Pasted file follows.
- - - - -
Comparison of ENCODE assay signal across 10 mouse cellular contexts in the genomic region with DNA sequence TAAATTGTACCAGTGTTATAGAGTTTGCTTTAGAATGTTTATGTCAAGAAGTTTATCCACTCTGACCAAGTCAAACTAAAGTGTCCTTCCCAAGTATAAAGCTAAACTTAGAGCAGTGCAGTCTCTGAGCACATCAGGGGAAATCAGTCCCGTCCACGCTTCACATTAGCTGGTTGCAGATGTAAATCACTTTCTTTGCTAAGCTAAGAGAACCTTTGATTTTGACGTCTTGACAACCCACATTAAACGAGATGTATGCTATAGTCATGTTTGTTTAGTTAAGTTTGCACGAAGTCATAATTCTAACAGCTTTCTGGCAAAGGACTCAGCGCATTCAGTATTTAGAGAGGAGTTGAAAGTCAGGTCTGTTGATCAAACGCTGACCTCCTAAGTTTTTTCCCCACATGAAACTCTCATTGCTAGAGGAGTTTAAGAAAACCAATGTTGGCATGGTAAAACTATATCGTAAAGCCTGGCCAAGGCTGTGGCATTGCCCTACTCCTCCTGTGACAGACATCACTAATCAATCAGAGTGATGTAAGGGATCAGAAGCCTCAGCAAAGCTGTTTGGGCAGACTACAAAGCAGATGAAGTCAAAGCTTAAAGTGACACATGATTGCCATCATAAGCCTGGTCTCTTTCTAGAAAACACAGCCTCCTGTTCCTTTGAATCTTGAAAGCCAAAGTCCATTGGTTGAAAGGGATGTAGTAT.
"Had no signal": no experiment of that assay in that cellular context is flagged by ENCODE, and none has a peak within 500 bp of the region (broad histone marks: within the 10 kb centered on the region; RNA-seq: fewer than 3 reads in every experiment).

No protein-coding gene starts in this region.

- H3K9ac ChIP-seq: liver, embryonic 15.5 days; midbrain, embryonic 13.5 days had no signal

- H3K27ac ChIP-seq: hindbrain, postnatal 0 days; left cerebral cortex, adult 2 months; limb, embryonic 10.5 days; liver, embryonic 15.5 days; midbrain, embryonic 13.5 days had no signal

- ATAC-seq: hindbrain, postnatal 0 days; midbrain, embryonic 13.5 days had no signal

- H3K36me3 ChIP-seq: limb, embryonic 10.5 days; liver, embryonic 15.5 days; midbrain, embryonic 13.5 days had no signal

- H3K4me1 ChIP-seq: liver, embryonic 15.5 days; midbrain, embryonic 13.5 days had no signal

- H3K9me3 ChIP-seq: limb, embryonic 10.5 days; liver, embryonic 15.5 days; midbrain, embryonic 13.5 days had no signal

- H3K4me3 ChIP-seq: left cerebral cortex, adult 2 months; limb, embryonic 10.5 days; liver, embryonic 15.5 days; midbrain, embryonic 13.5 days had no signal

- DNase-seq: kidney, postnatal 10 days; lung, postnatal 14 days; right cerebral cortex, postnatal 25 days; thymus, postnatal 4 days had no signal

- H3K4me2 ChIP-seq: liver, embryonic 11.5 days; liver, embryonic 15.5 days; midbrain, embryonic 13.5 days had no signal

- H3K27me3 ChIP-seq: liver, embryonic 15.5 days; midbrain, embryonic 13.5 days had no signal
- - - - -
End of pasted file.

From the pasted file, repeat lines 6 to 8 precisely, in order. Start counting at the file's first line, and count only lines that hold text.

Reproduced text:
- ATAC-seq: hindbrain, postnatal 0 days; midbrain, embryonic 13.5 days had no signal

- H3K36me3 ChIP-seq: limb, embryonic 10.5 days; liver, embryonic 15.5 days; midbrain, embryonic 13.5 days had no signal

- H3K4me1 ChIP-seq: liver, embryonic 15.5 days; midbrain, embryonic 13.5 days had no signal